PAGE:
Fitness watches do more harm than good for heart patients

Fitness watches do more harm than good for heart patients

Fitness watches ‘make you feel guilty and anxious’: Heart patients are warned not to use health-tracking devices as new research suggests they do more harm than good

  • Owners of devices such as Fitbits become more in tune with their health
  • But they suffer anxiety when they miss exercise targets or misinterpret data
  • Researchers said they should be used with professionals to limit side effects 

Heart patients should not use fitness watches because they do more harm than good, researchers said yesterday.

Owners of devices such as Fitbits become more in tune with their health but suffer guilt and anxiety when they miss exercise targets or misinterpret data.

They may link a fast pulse with an increased risk of heart attack or fear that a lower than usual amount of sleep will exacerbate their illness. Dr Tariq Osman Andersen said: ‘Our study shows that, overall, self-measurements are more problematic than beneficial when it comes to the patient experience.

Owners of devices such as Fitbits become more in tune with their health but suffer guilt and anxiety when they miss exercise targets or misinterpret data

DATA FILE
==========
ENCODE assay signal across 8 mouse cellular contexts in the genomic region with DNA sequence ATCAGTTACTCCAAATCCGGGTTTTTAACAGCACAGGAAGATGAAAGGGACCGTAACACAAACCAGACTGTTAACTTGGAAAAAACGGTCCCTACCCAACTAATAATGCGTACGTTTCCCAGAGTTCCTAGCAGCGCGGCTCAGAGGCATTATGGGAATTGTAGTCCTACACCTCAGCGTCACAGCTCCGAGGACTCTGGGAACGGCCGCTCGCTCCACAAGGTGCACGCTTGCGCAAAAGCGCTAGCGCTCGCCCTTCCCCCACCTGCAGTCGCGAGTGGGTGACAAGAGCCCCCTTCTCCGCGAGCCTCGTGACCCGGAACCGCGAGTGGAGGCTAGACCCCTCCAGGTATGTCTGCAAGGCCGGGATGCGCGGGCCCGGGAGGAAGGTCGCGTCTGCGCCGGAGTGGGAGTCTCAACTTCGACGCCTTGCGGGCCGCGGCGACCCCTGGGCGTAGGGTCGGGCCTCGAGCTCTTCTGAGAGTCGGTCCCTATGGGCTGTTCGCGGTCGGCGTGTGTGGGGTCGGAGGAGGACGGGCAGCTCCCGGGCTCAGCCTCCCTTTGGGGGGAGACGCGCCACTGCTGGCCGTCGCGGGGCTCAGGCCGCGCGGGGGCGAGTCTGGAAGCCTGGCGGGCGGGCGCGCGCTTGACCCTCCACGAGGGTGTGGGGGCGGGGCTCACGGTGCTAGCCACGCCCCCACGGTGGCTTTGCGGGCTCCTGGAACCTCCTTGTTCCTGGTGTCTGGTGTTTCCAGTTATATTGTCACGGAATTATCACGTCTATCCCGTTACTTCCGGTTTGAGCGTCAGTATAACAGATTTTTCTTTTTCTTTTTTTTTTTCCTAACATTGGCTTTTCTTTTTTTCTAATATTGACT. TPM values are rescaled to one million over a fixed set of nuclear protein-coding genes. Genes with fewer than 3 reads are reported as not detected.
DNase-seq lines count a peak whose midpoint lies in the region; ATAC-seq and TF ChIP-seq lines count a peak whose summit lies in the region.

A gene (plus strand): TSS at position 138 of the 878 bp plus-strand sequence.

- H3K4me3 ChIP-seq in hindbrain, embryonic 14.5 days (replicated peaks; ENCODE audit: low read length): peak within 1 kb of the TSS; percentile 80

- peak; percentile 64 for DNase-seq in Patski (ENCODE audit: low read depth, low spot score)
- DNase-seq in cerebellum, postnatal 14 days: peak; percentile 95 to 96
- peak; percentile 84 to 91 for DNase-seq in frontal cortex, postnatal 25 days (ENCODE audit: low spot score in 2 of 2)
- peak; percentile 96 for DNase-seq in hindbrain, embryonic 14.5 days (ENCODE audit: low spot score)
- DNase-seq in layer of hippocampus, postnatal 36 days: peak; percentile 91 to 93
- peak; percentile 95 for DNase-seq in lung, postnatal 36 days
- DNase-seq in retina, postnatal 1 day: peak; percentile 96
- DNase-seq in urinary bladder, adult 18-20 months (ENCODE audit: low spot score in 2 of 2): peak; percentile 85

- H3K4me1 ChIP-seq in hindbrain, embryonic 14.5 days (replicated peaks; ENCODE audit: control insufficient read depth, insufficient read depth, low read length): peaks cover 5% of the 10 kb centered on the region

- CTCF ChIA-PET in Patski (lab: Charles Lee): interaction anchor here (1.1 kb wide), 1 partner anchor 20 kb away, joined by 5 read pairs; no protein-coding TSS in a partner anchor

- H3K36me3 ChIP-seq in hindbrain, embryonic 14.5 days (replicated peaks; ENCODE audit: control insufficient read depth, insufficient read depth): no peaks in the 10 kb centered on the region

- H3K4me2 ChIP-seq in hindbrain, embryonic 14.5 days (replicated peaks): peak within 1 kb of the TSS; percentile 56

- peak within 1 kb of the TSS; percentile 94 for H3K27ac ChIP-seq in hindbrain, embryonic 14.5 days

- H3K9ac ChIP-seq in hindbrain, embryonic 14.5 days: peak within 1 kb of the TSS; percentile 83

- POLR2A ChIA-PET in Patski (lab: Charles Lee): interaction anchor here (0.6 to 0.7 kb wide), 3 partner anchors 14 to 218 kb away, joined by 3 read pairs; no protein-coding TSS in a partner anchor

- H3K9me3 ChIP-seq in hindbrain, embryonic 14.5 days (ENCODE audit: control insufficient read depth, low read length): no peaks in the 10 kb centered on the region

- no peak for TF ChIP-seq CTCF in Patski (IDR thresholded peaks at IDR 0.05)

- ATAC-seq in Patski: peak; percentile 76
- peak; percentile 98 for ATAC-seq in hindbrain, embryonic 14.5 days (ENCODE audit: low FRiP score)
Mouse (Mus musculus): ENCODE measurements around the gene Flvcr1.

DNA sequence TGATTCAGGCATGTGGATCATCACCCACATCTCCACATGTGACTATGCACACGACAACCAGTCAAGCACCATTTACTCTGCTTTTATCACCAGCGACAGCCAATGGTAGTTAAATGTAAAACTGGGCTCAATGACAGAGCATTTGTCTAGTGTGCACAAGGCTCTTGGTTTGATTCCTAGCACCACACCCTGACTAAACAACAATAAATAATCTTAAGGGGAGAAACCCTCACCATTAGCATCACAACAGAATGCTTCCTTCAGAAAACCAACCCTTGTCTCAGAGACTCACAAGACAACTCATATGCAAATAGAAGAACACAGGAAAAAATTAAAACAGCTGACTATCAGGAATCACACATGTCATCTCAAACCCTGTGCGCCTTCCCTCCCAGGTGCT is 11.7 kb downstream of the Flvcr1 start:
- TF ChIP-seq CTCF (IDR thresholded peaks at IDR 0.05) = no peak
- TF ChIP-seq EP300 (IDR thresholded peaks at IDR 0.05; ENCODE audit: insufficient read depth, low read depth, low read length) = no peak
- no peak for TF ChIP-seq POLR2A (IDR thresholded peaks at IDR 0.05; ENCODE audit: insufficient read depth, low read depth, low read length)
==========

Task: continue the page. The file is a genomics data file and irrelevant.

‘Patients begin to use the information from their Fitbits just as they would use a doctor. However, they don’t get help interpreting their watch data. This makes them unnecessarily anxious, or they may learn something that is far from reality.’

Published in the Journal of Medical Internet Research, the study examined 27 heart patients who used fitness watches to measure sleep, heart rate and physical activity.

Although the patients learned more about their illnesses and were motivated to exercise during the six months that they wore the watches, they also became more anxious. Dr Andersen, of the University of Copenhagen, who completed the study with help from health firm Vital Beats, added: ‘The problem is you cannot use data directly related to heart disease because the watch is designed for sports and wellness, as opposed to managing disease.’

The researchers said fitness watches and their accompanying apps offered great promise for heart patients but should be used in partnership with healthcare professionals to limit unwanted side effects.

They may link a fast pulse with an increased risk of heart attack or fear that a lower than usual amount of sleep will exacerbate their illness

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